There are some characteristics that overlap (supply and demand is a factor, especially when considering materials and labor costs – cost of lumber, anyone?), but unlike the market value, the replacement cost of a property is based less on external factors and more on the building’s physical features and characteristics.
The insurance industry, along with some appraisers and lenders, uses a tool called Marshall & Swift/Boeckh (“MSB” for short) to calculate the replacement cost. There are dozens of data points that are used when calculating the MSB, such as square footage, type of construction, number of stories, number of units, etc. This information is input into the system, and the estimated replacement cost is calculated.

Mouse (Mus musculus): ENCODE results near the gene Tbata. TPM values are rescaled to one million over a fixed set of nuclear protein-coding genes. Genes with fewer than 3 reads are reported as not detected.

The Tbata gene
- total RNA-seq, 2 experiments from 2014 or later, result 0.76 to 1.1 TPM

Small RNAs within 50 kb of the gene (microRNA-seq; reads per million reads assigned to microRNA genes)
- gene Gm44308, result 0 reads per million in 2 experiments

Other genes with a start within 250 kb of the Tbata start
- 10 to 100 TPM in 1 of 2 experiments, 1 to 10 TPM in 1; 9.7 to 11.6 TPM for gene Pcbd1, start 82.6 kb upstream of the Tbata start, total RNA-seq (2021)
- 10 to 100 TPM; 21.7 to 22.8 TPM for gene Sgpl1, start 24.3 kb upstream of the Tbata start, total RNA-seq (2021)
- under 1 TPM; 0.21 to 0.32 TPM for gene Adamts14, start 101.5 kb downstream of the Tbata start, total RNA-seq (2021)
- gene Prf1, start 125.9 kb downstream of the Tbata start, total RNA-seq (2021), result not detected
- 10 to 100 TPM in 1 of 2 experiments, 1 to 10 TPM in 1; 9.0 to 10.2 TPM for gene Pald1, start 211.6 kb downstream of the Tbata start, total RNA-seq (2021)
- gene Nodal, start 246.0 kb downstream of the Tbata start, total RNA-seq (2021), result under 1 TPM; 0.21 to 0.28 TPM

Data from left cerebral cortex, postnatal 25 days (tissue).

This calculated MSB is what all insurance carriers use to determine whether
the building is being adequately insured.
How accurate are these replacement cost guides? My answer is: close-ish. I know that is a disappointing answer, but MSBs do tend to skew a bit higher than the true replacement cost for the sole reason that it is much better to be slightly over- insured than under- insured. If the MSB was providing cost guides that were lower than the true replacement cost, the insurance industry would face E&O claims that would bankrupt the entire industry! These guides are the cornerstone of how the insurance industry expects properties to be valued.
REPLACEMENT COST I S BASED MORE ON THE BU I LD I NG ' S PHYS I CAL FEATURES AND CHARATER I STI CS
And while the cost guides do have some flaws, no
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